This week, our division was notified that our job functions were being consolidated and our jobs were being eliminated (bad news).  One of my 12 directs came to me yesterday because she has the opportunity to take over a small family Auto Body business (good news) and asked if I knew of any resources- books, etc that might be a good starting point.  Any recommendations would be appreciated!

jrb3's picture
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 Wow, a good opportunity if she's ready and willing to give it a go.

Several years ago, many of the major US metropolitan areas had a program under the Small Business Association, known as SCORE -- Service Corps of Retired Executives.  The branch in San Jose (California) had a pretty sizable library of "How to Run a X" business manuals 10-15 years back.  I remember there was one for dry cleaners and one for gas stations, so I'd think it a fair shot there was one for auto-body and auto-repair.  I can't find a SCORE entry in the phone book here-and-now in Atlanta, so maybe that's gone the way of too many other good things.  You/she might be able to network into an equivalent set of mentors and advisors through the local Chamber of Commerce, area CPAs and business schools, and so on.

Your local library might either have something like those books, or leads to copies which can be borrowed through inter-library loan.  Ask the reference-desk librarian for possibilities.

If your direct-for-now has not run a business before, I'd suggest she hit the library to read through the "small business" section with recent books.  I found many of Nolo Press' books helpful -- both for legalities and for general attitude.   "Small-Time Operator" (from the mid-1970's I think) cemented most of my early procedure and policy decisions.  Other stuff I pulled from my bookshelf might have more recent editions, or successors:

Allen, "Getting Things Done", Penguin, 2003.  ISBN 0-14-200028-0.  Drawn from experience first won from managing a gas station, this is widely considered as definitive in personal organization as Drucker is in management.  Its insights guide my daily and weekly effectiveness.

Malberg, "Business Plans to Manage Day-to-Day Operations", Wiley 1993.  ISBN 0-471-57299-3.  Aimed at the small business executive, and as such presumes teams across multiple departments -- probably good for the leader of 20-30 employees, or leadership team of 30-50 and up.  I adapted some procedures down into my own one-person consulting firms to help me think more clearly on budgeting and marketing.

Gumpert, "How to Really Start Your Own Business", Inc. 1996, 3rd edition.  ISBN 1-880394-24-3.  Traditional "go out and find money" path to setting up your own business.  Good advice on nailing down the product/service, people, and structure.  Presumes a somewhat larger start as well, especially compared to current internet-age start-up guides which allow for a much more shoe-string approach.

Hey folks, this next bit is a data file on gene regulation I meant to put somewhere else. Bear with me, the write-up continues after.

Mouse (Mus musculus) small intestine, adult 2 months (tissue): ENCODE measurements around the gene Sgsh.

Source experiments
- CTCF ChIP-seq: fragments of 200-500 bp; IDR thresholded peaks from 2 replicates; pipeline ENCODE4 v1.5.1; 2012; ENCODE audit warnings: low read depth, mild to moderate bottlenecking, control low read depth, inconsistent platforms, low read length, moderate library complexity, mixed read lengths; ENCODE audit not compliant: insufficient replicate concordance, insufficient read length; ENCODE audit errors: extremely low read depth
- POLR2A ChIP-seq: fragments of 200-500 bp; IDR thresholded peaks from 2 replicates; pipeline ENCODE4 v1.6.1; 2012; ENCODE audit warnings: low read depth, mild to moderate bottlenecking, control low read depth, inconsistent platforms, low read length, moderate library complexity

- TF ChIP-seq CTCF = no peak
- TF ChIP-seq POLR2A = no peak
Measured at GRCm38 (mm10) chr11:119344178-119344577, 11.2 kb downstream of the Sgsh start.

Orloff and Levinson, "The 60-Second Commute", Financial Times Prentice Hall, 2003.  ISBN 0-13-130321-X.  While aimed much more at the "soloist", I think their attitude and approach suits business in general.

Ries, "The Lean Startup", Crown, 2011 (ISBN 978-0-307-88789-4).  This came to me incredibly highly recommended from several in my network whom I trust on matter entrepeneurial.  My just-arrived copy is lying just to the left of this keyboard as I type;  I will devour it and work with it in the next few weeks and report back.  I'm given to understand this spawned an ongoing "Lean Startup Weekend" craze, for folks to gather, try out the skills together, and scatter with usable ideas and occasional businesses.

DesmondJ's picture

 Fresh off a few years working in a bank, my first job after college, I found myself in South America, working in the Peace Corps, helping small businesses set up. At this time, 20 years ago, my favorite resource for guidance was Paul Hawken's Growing A Business. 

It talks more about his experiences developing his business in an interesting way and I remember frequently using these experiences to help me get over the various day to day challenges . And it is a great read to boot. 

Good luck. 



mckenzie29's picture

Thanks for your recommendations- I knew this would be a great resource!

ferrisjm's picture



I love Michael Masterson's books on running businesses.  The book for your direct that I would recommend by Michael Masterson is "Ready, Aim, Fire: Zero to $100 Million In No Time Flat"


This book emphasizes getting the right mindset, how to start up on a shoe string budget and the importance of selling, selling, selling.


Best of luck to your direct report.



crom's picture

 I just ordered Grow Regardless, by Joe Mechlinski. It's currently in the "on-deck circle" and I'm looking forward to getting into it this weekend. I'm familiar with the author's company and their track record, which is why I thought it was well worth the purchase. It popped up on the NYT business best seller list last weekend and  reviews online are promising. Could make a good addition to the great list JRB3 provided. 

DR_1967's picture

My brother owns and runs a $5M business and highly recommends Dave Ramsey's "EntreLeadership".  I started listening to it yesterday on my way home and find it compelling.  So far I have only heard about the culture aspect of Dave's philosophy, but I am sure his financial guidance is spot-on.